In this Oct. 15, 1992 photo, President George H. W. Bush, left, talks with independent candidate Ross Perot as Democratic candidate Bill Clinton stands aside at the end of their second presidential debate in Richmond, Va.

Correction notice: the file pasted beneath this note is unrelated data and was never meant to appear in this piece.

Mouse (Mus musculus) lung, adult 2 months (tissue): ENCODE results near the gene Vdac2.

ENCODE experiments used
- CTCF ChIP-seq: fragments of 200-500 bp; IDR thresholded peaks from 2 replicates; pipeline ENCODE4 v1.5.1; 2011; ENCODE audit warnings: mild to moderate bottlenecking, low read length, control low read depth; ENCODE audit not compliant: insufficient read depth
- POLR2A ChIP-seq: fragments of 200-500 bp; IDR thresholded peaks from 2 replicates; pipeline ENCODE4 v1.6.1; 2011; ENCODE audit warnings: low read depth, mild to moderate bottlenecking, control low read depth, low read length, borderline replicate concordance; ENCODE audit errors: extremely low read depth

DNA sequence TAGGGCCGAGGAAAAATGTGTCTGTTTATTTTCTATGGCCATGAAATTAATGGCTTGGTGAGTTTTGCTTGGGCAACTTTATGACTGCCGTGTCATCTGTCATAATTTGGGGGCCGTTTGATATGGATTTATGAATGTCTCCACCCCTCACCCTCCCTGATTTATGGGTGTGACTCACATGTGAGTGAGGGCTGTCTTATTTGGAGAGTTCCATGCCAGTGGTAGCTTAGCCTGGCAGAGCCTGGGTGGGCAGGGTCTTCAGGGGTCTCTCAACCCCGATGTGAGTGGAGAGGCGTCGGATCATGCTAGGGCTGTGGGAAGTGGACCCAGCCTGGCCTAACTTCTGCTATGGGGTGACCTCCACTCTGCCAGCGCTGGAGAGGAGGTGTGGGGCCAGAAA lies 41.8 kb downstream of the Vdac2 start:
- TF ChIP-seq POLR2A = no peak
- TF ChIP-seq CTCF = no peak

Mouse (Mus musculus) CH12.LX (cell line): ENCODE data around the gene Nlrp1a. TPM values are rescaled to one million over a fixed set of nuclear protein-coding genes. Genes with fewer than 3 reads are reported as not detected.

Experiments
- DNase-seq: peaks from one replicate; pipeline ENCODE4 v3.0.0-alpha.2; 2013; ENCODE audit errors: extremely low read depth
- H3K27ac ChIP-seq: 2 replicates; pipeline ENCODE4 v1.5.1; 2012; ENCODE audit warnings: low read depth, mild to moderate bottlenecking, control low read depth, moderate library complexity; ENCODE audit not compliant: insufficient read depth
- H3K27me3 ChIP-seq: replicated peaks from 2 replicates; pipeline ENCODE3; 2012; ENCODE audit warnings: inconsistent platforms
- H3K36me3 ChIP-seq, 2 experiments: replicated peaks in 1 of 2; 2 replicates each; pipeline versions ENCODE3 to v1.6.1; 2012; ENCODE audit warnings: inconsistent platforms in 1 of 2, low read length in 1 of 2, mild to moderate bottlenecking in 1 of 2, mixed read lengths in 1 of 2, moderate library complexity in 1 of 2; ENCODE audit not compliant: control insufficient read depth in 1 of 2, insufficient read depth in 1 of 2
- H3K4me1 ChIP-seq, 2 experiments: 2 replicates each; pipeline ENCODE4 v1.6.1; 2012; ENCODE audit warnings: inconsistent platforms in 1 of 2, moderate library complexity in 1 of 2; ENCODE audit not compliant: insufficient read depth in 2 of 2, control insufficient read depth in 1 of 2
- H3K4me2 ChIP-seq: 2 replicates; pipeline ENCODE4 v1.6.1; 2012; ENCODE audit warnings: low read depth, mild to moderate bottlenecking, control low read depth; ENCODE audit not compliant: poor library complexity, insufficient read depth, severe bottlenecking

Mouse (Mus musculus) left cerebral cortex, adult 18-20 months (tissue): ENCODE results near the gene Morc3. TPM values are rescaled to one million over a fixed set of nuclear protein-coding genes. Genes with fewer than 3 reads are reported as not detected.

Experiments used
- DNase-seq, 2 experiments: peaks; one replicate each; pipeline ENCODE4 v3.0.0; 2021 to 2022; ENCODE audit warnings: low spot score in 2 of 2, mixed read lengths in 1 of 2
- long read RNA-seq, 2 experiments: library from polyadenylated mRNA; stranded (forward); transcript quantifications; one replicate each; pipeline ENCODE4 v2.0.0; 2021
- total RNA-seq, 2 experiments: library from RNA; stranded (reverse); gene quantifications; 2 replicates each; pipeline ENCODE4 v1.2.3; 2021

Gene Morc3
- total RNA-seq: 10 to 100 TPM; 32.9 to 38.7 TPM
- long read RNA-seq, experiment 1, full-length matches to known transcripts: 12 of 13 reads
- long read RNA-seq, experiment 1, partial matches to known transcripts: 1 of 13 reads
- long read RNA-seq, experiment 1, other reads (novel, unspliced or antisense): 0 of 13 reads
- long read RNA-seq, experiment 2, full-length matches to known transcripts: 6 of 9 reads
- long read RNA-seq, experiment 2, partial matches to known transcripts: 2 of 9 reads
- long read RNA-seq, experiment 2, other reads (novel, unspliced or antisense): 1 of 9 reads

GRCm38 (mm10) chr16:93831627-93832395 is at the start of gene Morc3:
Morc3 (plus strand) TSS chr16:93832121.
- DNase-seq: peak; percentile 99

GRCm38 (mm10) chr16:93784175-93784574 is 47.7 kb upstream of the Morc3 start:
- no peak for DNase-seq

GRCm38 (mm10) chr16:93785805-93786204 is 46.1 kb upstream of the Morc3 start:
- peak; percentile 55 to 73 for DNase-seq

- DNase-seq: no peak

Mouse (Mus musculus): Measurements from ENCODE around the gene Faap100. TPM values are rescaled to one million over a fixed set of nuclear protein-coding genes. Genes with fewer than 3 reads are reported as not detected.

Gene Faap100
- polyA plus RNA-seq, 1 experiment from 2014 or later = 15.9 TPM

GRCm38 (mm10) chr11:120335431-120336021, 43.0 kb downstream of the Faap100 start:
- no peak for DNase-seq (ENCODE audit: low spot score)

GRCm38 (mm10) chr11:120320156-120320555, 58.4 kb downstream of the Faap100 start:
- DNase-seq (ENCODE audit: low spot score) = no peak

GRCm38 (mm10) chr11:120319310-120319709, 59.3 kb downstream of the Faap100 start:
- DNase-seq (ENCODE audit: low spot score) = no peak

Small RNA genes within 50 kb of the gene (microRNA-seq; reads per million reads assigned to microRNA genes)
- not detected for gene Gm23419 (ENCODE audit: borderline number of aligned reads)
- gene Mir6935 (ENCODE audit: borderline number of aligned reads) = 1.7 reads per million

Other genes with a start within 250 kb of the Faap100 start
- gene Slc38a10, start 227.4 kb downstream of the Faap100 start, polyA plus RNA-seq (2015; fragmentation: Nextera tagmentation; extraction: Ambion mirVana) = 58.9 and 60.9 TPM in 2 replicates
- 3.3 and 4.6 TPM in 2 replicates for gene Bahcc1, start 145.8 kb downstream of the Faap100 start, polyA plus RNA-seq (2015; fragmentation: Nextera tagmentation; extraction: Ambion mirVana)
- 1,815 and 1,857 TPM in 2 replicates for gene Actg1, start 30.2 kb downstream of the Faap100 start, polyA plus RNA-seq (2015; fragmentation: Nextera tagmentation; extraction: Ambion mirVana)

The GDP print of 1.5% for the 2Q of 2012 is like a meteor crashing on the White House lawn. POTUS was asked repeatedly to comment on the fact, and he refused. There is a general assumption that POTUS does not need to comment on this or that of the economy. It is a sound position. Incumbents do win. POTUS holds to the theory that incumbents win more than not. The history of the presidency demonstrates that the voters who committed to a man do not want to repudiate themselves within four years. The Jimmy Carter and George H.W. Bush examples can be misleading. The runaway inflation of 1979-80, and the sudden, shallow jobless spike of 1991-92, are just part of the failure of Carter and Bush at the polls. Ronald Reagan's performances at the debates were theater gems; the Tehran hostage crisis combined with the failure at Desert One badly damaged the perception of Carter's competency. However the salient issue in both the Carter loss in 1980 and the Bush loss in 1992 was a third party candidate. Carter ran against Ted Kennedy and Jerry Brown in the primaries; and then John Anderson pulled support from Carter in the general. Ross Perot diluted the GOP base in 1992, making Bill Clinton a plurality presidency. The obvious fact is that there is no third party to weaken the Obama vote from 2008. In sum, incumbents win. That meteor that just crashed on the White House lawn. No comment. But, it is messy. The theory that says that incumbents win also says that re-elections are referendums on the incumbent. Voters do not like messes. Voters look around for someone to clean up the mess. We will not see the 3Q GDP before the Election. This is it: 1.5% GDP annualised. Crash.